• The idea needs to be given a full month to start to generate some revenue, and 100% effort needs to be dedicated for that month before calling the product a loss.

  • The landing page absolutely matters, and I’m going to spend the final week of this month migrating off the janky landing page builder I had been using, and instead roll my own using Tailwind CSS for a more modern look and feel + fewer outages (Carrd seems to go down a lot, Cloudflare Pages doesn’t).

  • SEO is super important even if it doesn’t pay off immediately. Next month, the product I’m building has a clear path to SEO dominance and I did keyword research ahead of time to determine how much organic traffic the product could hope to get. Simple OTP doesn’t, and it was a mistake to build something that doesn’t have this natural growth lever.

Of course, I still need to optimize for quick sales even with my new approach to launching products - I’m completely self-funded and fundamentally disagree with giving away equity to VCs, so I can’t afford to have a generous free plan and/or burn money buying ads for 10 years until someone buys the product. I need to make products that are so compelling that the paid plan actually makes sense for people to buy when they see the offer organically. In other words: I need to make real businesses, not toy projects propped up by external funding.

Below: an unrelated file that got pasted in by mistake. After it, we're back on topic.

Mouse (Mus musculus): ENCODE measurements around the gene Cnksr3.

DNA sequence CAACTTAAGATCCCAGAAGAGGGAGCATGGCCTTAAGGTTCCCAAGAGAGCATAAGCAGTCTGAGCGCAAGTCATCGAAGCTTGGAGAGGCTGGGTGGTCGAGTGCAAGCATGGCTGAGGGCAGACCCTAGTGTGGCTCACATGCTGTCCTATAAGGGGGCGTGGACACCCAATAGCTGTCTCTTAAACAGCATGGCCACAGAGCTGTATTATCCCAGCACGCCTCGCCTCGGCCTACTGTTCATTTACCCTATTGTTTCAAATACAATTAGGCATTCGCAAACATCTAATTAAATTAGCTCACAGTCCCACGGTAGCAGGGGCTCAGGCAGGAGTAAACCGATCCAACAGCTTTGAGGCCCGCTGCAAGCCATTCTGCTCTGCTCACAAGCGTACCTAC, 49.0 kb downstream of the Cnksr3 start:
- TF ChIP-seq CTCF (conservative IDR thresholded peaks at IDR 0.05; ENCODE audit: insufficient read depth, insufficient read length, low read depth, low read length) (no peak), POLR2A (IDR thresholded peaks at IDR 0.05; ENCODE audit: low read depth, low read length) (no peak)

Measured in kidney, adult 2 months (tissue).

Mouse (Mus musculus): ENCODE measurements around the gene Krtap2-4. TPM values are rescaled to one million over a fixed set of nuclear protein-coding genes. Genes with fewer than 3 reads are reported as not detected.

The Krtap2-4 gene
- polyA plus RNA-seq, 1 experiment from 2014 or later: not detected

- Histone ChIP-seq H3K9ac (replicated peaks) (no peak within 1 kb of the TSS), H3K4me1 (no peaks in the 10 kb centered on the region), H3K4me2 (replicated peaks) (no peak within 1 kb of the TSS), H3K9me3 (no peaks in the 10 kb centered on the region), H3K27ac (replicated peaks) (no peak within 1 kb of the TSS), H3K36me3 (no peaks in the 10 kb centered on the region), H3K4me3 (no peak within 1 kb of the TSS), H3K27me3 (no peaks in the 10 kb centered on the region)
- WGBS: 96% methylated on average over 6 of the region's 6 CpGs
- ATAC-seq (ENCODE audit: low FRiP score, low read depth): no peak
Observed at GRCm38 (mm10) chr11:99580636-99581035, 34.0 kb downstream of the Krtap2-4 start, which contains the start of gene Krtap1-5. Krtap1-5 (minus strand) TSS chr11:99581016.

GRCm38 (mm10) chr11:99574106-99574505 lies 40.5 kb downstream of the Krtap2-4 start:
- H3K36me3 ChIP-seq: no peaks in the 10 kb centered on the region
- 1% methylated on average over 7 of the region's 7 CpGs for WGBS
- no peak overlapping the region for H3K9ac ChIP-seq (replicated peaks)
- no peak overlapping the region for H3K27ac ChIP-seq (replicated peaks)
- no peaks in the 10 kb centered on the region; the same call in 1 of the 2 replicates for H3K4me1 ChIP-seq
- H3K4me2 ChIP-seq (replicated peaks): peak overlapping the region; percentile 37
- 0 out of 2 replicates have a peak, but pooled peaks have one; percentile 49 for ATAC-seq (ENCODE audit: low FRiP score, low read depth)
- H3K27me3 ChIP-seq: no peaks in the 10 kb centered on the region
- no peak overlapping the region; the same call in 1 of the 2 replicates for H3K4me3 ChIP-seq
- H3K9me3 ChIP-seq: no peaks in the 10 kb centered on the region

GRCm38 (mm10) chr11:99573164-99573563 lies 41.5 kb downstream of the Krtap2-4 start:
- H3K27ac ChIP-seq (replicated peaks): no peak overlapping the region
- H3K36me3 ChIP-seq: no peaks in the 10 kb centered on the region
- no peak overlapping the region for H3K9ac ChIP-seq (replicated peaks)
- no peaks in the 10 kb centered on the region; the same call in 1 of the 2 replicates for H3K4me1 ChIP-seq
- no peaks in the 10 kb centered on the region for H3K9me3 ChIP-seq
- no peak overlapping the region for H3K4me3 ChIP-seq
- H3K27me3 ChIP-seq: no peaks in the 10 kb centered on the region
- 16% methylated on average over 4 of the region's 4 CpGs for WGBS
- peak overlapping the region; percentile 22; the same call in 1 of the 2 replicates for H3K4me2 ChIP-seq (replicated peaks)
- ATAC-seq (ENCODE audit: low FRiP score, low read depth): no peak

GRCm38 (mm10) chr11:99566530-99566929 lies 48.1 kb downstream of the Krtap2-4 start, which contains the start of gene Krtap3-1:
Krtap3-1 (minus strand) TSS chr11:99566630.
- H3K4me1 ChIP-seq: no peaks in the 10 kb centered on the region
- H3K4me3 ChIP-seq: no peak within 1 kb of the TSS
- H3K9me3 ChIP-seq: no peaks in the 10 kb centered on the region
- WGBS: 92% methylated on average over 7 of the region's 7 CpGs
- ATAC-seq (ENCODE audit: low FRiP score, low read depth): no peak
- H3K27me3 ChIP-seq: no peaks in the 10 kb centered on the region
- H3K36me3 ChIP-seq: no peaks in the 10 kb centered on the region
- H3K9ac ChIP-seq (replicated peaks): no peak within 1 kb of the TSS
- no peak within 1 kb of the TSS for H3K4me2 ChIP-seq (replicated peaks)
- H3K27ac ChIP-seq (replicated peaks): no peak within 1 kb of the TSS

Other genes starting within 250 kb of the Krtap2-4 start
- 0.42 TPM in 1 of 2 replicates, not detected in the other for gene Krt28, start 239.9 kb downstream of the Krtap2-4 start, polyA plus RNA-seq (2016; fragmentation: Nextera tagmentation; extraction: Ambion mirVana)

That said, not making a sale on the very first day is really not a dealbreaker from what I’ve come to realize. Sometimes the offer you’re making doesn’t make sense for the market and it’s worth a pivot.

With Simple OTP, I had started out with a typical SaaS pricing plan in the authentication space: $10 per month for a certain number of monthly active users. In hindsight though, this pricing plan doesn’t make sense for the crowded authentication space that I’m in:

  • All of my competitors offer a monthly plan with a similar number of MAUs. Why would people use Simple OTP when they can sign up with a more well-known competitor for similar money and get the same value out of the product?

  • There’s nothing unique about offering passwordless email-based authentication, many other companies do it

  • Authentication software requires high trust in the maker, and I’m just getting started with no credibility in the security space. Given that, why would anyone trust the Simple OTP black box to handle authentication for them?

So, I decided to make a major change to the product and pricing:

  • $19. One time. No more monthly subscriptions. One time fees are easier for people to stomach which is important in the early days of a product launch. I knew this to be true as someone who almost never buys subscriptions but sometimes buys one-time-fee products. Now I can make a few sales, get customer feedback, add social proof to the landing page — and maybe eventually add a cloud subscription-based pricing model where I host the product for people. But right now it doesn’t make sense. I’m in a position where I need to build trust, and it’s hard to do that by emulating the pricing model and positioning of competitors that have way more clout than I do.